Abstract

A polymer-coated fiber Bragg grating (PCFBG) is examined for real-time temperature and strain monitoring in composite materials at cryogenic temperatures. The proposed sensor enables the simultaneous measurement of temperature and strain at extremely low temperatures by tracking the changes in the reflected center wavelengths from a pair of PCFBGs embedded in a composite material. The cryogenic temperature sensing was realized by introducing polymer coatings onto bare FBGs, which resulted in high temperature sensitivity under cryogenic conditions. A comparison of wavelength responses of the Bragg grating with and without a polymer coating toward temperatures ranging from 25°C to 180°C was performed. The polymer-coated FBG exhibited a sensitivity of 48 pm/°C, which is 10 times greater than that of the bare FBGs. In addition, the encapsulation of the FBG in a capillary tube made it possible to evaluate the strain accumulated within the composite during operation under cryogenic conditions.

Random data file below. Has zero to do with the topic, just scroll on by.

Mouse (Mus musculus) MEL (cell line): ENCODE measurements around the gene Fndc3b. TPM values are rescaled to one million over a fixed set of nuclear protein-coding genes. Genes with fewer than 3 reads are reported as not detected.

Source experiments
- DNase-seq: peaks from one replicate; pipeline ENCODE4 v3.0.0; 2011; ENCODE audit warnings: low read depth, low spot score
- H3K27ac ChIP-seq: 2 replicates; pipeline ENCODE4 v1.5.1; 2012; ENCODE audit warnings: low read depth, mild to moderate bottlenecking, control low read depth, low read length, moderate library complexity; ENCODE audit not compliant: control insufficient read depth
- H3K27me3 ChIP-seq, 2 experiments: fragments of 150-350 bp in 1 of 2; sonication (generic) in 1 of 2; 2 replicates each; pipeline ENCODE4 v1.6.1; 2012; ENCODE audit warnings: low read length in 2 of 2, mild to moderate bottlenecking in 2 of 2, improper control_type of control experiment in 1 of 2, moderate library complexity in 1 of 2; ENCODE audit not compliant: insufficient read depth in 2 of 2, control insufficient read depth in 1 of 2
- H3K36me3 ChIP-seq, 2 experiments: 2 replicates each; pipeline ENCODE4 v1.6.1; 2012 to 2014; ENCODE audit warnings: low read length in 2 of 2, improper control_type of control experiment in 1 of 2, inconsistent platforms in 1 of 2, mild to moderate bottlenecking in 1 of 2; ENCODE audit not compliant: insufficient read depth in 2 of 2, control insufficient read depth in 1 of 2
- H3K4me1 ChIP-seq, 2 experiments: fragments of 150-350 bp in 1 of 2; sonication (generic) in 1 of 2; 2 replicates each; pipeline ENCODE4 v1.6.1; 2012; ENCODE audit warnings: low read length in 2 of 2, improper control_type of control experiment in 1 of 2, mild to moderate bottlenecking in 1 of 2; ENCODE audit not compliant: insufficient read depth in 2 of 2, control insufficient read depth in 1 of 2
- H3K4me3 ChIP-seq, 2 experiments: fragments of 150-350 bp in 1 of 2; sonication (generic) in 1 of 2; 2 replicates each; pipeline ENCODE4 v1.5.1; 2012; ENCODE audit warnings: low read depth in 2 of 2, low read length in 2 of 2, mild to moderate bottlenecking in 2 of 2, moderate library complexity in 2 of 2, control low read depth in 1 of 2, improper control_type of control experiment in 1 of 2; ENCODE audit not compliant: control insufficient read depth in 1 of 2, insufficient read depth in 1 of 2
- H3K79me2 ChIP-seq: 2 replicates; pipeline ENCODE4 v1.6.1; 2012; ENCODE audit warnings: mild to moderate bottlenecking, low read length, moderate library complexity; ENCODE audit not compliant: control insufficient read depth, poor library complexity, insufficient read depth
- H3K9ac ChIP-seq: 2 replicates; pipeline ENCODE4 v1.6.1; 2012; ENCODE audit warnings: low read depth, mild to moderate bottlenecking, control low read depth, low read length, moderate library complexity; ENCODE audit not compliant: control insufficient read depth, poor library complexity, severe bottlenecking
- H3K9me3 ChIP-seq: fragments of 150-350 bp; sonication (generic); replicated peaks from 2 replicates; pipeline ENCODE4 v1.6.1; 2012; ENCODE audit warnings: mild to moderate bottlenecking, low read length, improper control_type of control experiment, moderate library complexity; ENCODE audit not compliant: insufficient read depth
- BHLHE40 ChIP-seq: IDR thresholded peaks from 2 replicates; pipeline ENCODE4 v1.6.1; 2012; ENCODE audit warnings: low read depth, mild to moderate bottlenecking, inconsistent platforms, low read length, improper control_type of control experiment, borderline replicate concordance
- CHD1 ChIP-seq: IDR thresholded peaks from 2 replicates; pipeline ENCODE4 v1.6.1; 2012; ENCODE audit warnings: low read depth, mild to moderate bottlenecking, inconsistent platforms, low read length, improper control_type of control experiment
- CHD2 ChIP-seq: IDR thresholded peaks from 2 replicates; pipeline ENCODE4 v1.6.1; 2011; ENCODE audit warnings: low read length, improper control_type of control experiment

© 2018 Optical Society of America

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